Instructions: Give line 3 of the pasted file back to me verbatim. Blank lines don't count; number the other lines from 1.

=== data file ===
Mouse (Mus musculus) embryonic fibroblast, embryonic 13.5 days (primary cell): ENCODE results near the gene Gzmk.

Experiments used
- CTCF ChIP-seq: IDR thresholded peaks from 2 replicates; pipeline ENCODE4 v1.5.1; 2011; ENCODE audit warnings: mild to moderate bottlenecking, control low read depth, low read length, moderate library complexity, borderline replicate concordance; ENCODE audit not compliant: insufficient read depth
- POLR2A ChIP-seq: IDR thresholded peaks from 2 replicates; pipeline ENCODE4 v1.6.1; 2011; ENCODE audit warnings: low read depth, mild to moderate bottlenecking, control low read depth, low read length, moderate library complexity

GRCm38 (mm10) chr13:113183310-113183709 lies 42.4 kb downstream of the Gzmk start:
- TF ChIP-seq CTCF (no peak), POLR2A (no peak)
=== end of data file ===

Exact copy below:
- CTCF ChIP-seq: IDR thresholded peaks from 2 replicates; pipeline ENCODE4 v1.5.1; 2011; ENCODE audit warnings: mild to moderate bottlenecking, control low read depth, low read length, moderate library complexity, borderline replicate concordance; ENCODE audit not compliant: insufficient read depth